I will consolidate the internationalization of Falabella in Latin America: CEO


Convert something that was a group of companies into the digital world into a single, customer-centric ecosystem, the goal

The retail sector (more commonly known as retail) faces a brutal transformation. Internet sales threaten one of the world's most profitable economic sectors.

Gaston Bottazzini, CEO of Falabella since June 1, is more than clear about the new challenges ahead, but it is also clear that the company is more than ready to face the changes.

The company has just completed a capital increase in which it raised $ 550 million, which will be used mainly to buy Linio and develop the Ikea franchise in South America.

"My mission is to accelerate some projects, but more than changes, it is a greater intensity in certain strategies already established. Moreover, the entire process of capital increase was a very important part of this transition," says Bottazzini in an interview with Diario Financiero .

The origins and challenges
While Gaston Bottazzini highlighted e-commerce as one of the major changes in the industry in the last 30 years, it also highlights the transformation undergone by the business with the addition of fast fashion, own brands and retail credit cards

"Between the late 1970s and the early 1980s, Falabella became interested in the financial business and I believe that along with the other retailers in the market they have transformed this sector and pioneered a process that was very relevant to the development of industry, and the country, "he says.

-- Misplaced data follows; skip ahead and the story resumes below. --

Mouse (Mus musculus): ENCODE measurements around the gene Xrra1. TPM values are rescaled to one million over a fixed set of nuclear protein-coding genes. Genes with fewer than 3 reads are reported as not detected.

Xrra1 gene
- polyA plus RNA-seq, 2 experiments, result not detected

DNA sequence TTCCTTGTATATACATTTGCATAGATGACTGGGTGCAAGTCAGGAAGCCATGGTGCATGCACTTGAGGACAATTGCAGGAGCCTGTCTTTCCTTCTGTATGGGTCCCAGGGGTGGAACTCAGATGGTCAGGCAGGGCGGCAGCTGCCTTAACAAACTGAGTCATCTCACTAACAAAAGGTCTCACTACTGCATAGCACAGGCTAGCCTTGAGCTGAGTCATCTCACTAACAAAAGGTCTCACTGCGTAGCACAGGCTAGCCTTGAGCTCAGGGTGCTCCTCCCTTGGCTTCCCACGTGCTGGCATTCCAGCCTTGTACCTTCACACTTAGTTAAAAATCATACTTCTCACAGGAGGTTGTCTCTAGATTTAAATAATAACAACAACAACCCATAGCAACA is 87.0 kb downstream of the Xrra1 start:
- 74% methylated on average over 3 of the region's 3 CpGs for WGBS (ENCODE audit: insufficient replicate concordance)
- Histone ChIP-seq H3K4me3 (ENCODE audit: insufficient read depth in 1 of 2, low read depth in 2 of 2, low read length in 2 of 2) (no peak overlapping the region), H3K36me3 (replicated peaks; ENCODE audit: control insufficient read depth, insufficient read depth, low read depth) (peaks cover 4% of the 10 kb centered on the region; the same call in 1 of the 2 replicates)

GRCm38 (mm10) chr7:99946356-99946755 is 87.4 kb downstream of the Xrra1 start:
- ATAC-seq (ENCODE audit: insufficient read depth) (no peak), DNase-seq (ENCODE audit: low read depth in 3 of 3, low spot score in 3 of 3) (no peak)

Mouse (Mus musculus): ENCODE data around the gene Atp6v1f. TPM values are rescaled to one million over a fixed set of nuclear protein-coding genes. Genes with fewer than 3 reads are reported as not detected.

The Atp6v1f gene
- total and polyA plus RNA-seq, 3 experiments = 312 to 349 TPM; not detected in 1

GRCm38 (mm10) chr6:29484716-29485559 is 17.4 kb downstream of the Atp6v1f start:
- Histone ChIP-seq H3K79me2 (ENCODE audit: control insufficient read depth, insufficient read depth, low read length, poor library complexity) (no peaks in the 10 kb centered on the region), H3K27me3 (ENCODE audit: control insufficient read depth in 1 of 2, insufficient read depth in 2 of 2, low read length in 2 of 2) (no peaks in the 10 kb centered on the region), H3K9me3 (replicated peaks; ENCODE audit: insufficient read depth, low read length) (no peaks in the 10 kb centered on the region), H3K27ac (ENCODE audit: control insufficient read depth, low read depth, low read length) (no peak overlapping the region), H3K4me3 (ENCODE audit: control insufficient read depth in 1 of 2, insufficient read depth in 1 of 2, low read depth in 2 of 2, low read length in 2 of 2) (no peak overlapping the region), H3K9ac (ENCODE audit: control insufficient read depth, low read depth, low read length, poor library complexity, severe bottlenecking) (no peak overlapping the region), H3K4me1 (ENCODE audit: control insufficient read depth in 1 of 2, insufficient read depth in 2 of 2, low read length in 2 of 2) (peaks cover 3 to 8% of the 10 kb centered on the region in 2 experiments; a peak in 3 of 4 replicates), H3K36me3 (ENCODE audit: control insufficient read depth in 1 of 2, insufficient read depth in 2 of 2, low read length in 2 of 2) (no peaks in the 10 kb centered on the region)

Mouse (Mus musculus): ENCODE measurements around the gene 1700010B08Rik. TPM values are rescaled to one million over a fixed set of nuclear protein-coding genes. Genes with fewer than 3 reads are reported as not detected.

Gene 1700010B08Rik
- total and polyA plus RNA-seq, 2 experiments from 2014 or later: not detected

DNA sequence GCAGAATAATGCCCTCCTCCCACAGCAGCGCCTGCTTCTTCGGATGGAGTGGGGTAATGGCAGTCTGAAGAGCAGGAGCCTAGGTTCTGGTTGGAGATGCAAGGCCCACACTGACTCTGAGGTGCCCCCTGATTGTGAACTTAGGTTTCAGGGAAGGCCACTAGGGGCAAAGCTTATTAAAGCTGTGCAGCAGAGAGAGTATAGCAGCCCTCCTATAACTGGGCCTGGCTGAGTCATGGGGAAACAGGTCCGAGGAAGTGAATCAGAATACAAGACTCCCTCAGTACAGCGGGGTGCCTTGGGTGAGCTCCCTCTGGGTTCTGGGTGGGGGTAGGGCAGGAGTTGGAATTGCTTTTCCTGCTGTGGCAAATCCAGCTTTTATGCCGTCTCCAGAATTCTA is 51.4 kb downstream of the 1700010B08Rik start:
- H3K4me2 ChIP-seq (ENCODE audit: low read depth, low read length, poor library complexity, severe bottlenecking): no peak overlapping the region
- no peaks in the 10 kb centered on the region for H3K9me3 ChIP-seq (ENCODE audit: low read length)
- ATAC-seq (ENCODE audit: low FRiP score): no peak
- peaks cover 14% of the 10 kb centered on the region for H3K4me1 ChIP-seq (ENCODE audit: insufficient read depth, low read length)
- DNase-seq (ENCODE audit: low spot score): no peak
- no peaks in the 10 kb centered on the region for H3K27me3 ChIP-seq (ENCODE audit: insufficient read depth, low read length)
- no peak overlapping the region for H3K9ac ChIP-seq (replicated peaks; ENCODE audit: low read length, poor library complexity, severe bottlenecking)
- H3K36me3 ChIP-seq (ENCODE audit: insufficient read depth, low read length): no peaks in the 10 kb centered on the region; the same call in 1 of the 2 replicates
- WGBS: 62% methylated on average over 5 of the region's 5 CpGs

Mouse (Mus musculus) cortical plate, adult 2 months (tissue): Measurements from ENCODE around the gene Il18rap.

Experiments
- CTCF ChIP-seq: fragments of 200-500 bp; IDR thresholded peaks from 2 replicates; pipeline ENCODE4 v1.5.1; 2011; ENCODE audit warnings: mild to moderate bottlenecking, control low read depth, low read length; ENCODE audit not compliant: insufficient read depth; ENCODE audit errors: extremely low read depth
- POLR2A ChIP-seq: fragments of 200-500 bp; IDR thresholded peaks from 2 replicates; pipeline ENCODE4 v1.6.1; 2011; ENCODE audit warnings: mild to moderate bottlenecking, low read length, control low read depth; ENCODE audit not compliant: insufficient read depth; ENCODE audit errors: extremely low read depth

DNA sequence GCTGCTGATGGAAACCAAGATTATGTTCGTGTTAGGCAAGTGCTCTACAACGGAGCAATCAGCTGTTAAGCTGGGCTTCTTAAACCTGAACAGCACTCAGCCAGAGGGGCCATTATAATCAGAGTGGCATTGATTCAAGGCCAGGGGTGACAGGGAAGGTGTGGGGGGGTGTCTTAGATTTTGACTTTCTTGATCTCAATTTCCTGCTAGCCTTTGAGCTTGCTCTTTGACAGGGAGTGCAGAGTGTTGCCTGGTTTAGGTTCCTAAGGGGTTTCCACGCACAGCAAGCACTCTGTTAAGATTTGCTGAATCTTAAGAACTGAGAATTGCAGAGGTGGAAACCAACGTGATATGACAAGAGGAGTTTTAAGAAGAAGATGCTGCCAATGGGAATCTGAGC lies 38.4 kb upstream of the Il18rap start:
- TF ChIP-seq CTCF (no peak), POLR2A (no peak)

"Although we are already in seven countries, in 150 cities, in several markets we are just getting wet. So part of the seal that I am trying to print has to do with the consolidation of this process of internationalization in Latin America."

"With the purchase of Linio and the integration of a market format with the group's value proposition, there is a challenge to turn what was a group of companies into the digital world into a single, customer-driven ecosystem that strengthens and technological capabilities of the company, analytical, logistical and financial capabilities. That is where the experience of what we have done in the financial business would be promoted. "

-You already have an important presence in Latin America. Have you analyzed entering the United States with any of its formats?
We have studied many times to leave the area. Our vocation today is to be a group focused on Latin America, we believe that we still have much room for growth in the region.

– We're going to the markets. In Uruguay, the idea is to have only the Sodimac format or are you planning to add other divisions?
The more of our businesses we have in a country, the more successful we tend to be in the sense that subsidiaries are mutually reinforcing. However, not in all countries, we will grow and expand business at the same pace. Our focus where there is not a large group of divisions – Brazil, Uruguay and Mexico – is to consolidate the position we have, instead of thinking about entering new formats.

-In Brazil, the plan is to grow with the division of house improvement into new regions?
The plan in Brazil is to continue to develop the house improvement business focused on the state of São Paulo and prove that there is a model that is successful.